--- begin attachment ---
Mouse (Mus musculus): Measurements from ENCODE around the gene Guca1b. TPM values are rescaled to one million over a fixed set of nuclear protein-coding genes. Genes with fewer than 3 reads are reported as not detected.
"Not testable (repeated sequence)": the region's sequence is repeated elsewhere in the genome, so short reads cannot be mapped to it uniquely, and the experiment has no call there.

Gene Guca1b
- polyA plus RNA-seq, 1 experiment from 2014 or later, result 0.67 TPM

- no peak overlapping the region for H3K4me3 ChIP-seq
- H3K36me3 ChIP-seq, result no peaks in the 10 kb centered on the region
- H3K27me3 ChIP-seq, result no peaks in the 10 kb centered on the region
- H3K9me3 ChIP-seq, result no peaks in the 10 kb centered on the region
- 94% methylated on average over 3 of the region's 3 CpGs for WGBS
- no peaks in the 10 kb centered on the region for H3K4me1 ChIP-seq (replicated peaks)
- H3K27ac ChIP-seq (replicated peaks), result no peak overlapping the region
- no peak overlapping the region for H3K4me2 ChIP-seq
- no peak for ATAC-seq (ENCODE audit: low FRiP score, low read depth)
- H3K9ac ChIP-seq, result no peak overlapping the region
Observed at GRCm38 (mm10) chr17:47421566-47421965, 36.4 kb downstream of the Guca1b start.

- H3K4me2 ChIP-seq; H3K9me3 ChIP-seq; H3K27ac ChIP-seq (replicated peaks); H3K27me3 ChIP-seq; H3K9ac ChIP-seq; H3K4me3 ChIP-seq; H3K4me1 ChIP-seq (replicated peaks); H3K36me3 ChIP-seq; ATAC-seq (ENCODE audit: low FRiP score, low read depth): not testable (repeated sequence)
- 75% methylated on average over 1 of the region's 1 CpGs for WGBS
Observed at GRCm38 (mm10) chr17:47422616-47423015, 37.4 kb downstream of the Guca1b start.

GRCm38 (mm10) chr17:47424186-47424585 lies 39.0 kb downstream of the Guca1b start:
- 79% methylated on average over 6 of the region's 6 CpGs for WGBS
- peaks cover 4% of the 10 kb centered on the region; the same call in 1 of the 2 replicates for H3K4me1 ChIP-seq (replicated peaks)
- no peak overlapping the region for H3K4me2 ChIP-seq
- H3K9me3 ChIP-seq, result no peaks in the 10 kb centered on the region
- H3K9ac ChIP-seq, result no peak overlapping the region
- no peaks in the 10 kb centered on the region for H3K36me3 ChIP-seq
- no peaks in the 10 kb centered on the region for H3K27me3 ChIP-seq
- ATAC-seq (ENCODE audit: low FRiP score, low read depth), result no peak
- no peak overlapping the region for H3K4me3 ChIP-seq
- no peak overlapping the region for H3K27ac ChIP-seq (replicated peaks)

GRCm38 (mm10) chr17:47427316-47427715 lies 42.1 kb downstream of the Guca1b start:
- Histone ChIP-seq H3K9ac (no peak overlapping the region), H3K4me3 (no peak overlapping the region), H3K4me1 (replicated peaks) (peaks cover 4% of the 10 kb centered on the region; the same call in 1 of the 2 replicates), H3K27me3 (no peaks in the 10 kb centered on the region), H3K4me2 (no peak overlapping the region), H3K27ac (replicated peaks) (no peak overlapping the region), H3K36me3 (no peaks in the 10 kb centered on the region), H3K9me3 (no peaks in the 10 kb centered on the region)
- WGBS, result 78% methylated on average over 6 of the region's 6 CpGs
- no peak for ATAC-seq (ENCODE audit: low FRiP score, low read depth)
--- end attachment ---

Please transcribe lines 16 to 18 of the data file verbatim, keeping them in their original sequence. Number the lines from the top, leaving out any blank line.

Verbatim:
- H3K4me2 ChIP-seq; H3K9me3 ChIP-seq; H3K27ac ChIP-seq (replicated peaks); H3K27me3 ChIP-seq; H3K9ac ChIP-seq; H3K4me3 ChIP-seq; H3K4me1 ChIP-seq (replicated peaks); H3K36me3 ChIP-seq; ATAC-seq (ENCODE audit: low FRiP score, low read depth): not testable (repeated sequence)
- 75% methylated on average over 1 of the region's 1 CpGs for WGBS
Observed at GRCm38 (mm10) chr17:47422616-47423015, 37.4 kb downstream of the Guca1b start.